The collateral felony must, therefore, be felonious conduct other than the lethal act itself. Thus, a homicide occurring during the commission of an independent felony, such as aggravated robbery, rape, or kidnapping, comes under the felony-murder statute. However, the lethal act itself cannot serve as the independent collateral fel*153ony necessary to support a felony-murder conviction.

Id. (citation omitted) (quoting Lucas, 759 P.2d at 90 (syllabus language)); see also Garrett v. State, 573 S.W.2d 543, 545 (Tex.Crim.App.1978) (noting that, for felony-murder doctrine to apply, there must be felonious conduct other than the act causing death).

12. Other jurisdictions focus on the defendant’s underlying purpose in committing the predicate felony. See, e.g., People v. Mattison, 4 Cal.3d 177, 93 Cal.Rptr. 185, 481 P.2d 193, 198 (1971) (in bank); People v. Moran, 246 N.Y. 100, 158 N.E. 35, 36 (1927). In Mattison, the California Supreme Court held that the same act could serve as the basis for both the homicide and the predicate felony so long as the predicate felony was committed with a collateral or independent felonious design. Mattison, 93 Cal.Rptr. 185, 481 P.2d at 198 (quoting People v. Taylor, 11 Cal.App.3d 57, 89 Cal.Rptr. 697, 699, hearing denied, (Oct. 28, 1970)). Under this approach, if a defendant committed burglary with the intent of assaulting the occupant of the home and actually killed the occupant, the felony of burglary could' not serve as a predicate felony for felony murder because it was not committed with a felonious design that was collateral to the homicide. However, the opposite conclusion would be true if the burglary were committed with the intent of robbing the occupant but resulted in a homicide. Cf. Taylor, 89 Cal.Rptr. at 701-02 (discussing felony murder and burglary).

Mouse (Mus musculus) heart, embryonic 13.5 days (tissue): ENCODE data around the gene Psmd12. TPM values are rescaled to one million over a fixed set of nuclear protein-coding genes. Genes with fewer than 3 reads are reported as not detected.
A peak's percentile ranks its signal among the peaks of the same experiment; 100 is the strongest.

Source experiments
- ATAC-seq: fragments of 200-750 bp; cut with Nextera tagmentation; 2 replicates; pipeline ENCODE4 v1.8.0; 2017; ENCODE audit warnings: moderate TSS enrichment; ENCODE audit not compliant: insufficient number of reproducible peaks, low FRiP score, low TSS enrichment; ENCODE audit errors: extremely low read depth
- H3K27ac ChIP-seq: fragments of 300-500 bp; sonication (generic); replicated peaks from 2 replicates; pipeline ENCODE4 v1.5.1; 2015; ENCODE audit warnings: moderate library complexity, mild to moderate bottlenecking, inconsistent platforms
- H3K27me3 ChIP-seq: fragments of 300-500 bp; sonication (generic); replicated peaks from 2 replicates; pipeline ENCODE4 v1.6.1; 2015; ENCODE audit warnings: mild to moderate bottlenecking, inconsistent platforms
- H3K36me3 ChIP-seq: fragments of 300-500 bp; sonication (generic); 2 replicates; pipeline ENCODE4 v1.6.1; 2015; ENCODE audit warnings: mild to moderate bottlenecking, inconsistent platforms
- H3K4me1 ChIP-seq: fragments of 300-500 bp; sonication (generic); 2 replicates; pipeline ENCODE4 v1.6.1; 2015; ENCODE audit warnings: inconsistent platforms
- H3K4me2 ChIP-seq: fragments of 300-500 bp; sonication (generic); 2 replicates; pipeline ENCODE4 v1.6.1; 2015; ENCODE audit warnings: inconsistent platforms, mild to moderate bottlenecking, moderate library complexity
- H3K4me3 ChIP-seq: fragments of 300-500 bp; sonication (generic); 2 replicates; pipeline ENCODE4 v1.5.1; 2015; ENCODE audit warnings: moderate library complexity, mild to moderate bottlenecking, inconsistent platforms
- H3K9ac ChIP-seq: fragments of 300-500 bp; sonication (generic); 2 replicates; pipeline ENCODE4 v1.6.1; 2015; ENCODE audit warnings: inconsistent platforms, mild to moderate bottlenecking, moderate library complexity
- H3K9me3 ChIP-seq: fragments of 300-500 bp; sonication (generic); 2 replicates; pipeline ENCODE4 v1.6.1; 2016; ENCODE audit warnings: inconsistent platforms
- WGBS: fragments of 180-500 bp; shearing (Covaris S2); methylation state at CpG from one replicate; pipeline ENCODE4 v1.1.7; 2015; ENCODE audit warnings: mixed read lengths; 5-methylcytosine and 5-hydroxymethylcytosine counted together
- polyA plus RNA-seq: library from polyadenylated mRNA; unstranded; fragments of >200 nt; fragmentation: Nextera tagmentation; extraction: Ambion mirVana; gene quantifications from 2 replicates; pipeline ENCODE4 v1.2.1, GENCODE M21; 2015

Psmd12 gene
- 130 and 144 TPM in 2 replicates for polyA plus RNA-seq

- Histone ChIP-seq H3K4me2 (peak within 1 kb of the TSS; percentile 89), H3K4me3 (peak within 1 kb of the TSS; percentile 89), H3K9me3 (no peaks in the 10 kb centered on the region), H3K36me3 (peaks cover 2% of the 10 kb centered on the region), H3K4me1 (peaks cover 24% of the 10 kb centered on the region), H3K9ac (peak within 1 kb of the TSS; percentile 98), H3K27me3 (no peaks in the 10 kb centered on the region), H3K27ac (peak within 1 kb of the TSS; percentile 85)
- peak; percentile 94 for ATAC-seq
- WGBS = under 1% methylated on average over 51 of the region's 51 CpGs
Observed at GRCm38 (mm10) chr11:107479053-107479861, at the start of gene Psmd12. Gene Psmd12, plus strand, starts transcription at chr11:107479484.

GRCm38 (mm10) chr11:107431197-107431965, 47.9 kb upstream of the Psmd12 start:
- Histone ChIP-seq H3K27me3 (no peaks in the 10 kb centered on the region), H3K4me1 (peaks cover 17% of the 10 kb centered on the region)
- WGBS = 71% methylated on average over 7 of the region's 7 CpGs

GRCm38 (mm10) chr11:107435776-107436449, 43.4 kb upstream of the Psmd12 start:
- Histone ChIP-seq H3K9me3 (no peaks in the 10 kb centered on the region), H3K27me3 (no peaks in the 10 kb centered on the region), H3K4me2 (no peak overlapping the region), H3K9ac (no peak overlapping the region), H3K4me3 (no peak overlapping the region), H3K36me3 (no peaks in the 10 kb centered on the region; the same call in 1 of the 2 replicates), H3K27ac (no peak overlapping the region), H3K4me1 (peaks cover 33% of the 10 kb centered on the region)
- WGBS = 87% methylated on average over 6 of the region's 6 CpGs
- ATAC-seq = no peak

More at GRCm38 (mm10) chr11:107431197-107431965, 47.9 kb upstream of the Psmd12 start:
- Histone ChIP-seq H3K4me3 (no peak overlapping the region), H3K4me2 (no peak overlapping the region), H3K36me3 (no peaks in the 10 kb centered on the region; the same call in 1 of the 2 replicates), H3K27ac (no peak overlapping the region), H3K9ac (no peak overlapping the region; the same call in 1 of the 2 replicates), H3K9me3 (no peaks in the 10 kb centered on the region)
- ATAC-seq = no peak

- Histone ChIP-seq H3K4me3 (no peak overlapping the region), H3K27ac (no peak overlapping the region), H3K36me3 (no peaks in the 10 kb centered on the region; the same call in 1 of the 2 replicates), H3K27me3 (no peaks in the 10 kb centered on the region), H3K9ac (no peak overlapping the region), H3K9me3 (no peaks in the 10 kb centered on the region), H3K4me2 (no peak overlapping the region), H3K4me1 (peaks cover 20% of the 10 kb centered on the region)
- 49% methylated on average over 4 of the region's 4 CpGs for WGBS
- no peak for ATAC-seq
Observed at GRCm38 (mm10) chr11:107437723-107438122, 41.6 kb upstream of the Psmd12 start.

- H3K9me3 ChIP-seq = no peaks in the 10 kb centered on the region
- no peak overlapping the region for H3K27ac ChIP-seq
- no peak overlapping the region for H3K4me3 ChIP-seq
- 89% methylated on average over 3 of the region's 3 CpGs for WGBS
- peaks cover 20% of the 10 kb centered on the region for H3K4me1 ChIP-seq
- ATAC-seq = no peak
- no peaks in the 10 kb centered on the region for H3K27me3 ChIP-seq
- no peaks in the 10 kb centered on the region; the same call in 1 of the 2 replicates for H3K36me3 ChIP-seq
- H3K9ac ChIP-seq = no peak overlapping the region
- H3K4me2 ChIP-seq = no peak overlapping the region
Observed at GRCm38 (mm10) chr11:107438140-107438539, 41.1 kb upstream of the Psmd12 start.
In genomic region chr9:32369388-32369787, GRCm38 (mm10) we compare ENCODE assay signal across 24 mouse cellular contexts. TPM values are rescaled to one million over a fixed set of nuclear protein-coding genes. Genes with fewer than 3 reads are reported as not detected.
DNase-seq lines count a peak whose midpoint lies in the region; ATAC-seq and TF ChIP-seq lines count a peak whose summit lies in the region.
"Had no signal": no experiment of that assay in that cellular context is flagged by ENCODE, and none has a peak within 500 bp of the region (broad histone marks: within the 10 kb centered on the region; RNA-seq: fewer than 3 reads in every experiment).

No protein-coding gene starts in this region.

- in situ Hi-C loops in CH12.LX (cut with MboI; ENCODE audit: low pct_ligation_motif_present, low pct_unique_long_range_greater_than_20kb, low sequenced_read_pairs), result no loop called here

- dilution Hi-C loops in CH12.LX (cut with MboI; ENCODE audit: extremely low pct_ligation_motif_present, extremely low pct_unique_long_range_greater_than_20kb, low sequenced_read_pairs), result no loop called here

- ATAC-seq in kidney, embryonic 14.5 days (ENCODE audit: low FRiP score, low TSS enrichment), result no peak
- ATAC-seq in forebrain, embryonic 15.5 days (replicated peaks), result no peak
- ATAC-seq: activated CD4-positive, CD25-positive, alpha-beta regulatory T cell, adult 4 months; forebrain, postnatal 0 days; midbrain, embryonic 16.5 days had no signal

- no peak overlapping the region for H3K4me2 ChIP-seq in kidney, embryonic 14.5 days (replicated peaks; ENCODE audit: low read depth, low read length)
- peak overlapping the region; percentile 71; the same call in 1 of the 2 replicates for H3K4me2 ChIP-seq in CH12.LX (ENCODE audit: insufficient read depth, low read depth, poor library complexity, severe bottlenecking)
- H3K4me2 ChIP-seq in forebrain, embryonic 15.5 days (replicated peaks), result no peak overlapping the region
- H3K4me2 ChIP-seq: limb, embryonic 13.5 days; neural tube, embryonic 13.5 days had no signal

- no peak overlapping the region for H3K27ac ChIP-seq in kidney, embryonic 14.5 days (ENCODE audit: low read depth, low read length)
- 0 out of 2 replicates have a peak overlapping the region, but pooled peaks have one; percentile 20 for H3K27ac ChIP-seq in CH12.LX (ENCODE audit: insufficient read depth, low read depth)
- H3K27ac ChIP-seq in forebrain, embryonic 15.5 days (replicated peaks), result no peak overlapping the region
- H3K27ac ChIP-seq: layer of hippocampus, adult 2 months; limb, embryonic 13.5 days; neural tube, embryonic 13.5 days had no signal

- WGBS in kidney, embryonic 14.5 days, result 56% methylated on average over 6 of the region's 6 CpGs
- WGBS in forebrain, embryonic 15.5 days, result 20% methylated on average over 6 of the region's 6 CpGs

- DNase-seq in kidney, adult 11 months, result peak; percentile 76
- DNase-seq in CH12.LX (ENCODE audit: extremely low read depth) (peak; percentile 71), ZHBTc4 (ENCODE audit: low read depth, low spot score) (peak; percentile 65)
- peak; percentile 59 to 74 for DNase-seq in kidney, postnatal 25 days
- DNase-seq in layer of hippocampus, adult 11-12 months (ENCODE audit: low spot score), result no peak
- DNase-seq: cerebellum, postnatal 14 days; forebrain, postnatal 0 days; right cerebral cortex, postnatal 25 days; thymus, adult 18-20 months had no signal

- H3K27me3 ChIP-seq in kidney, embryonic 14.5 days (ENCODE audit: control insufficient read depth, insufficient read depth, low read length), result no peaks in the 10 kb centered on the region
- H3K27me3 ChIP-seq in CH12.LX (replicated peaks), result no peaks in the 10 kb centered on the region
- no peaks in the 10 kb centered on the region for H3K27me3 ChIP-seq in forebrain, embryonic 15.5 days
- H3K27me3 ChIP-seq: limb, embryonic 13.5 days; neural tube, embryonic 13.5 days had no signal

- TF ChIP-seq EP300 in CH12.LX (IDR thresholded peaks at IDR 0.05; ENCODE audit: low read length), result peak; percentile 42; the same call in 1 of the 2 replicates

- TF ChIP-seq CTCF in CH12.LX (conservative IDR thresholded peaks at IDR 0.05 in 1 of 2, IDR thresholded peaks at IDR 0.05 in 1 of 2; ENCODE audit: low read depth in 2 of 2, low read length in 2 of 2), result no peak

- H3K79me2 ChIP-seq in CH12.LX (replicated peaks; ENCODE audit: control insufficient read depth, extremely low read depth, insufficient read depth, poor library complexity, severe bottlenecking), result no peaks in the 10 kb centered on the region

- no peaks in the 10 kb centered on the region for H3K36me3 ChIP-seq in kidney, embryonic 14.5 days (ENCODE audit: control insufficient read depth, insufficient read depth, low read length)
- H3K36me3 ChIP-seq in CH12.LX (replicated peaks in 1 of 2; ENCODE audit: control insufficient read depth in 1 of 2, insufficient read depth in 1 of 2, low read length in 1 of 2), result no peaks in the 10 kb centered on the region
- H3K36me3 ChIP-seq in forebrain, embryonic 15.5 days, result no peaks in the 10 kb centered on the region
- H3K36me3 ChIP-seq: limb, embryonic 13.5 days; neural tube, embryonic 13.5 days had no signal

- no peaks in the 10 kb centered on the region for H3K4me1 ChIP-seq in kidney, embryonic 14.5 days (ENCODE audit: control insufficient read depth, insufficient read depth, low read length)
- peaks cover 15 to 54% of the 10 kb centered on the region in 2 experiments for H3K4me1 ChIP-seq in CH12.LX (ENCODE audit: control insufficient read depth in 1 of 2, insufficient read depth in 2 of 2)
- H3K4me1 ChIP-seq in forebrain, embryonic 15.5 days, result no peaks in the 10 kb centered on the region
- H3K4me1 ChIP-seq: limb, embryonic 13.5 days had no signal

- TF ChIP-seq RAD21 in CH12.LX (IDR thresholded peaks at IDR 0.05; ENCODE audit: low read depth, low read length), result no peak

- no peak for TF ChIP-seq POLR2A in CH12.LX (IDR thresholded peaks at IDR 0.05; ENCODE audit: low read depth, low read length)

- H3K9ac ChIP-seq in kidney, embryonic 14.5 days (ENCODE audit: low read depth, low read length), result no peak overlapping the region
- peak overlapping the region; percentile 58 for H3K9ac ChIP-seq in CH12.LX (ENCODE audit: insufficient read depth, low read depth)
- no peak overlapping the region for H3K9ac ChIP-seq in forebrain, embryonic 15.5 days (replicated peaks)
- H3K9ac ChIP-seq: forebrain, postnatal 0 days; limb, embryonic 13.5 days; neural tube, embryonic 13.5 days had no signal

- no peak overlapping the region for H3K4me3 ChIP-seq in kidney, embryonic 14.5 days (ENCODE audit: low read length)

13. However, in People v. Hansen, the California Supreme Court recently departed from this collateral felonious-design test, focusing instead on whether allowing the particular felony to serve as a predicate felony for applying the felony-murder doctrine would subvert legislative intent regarding the mens-rea requirements of the murder statutes. People v. Hansen, 9 Cal.4th 300, 36 Cal.Rptr.2d 609, 885 P.2d 1022, 1030-31 (1994) (in bank) (concluding that felony of willful discharge of a firearm at inhabited house could serve as predicate felony for felony murder when the shooting killed an occupant).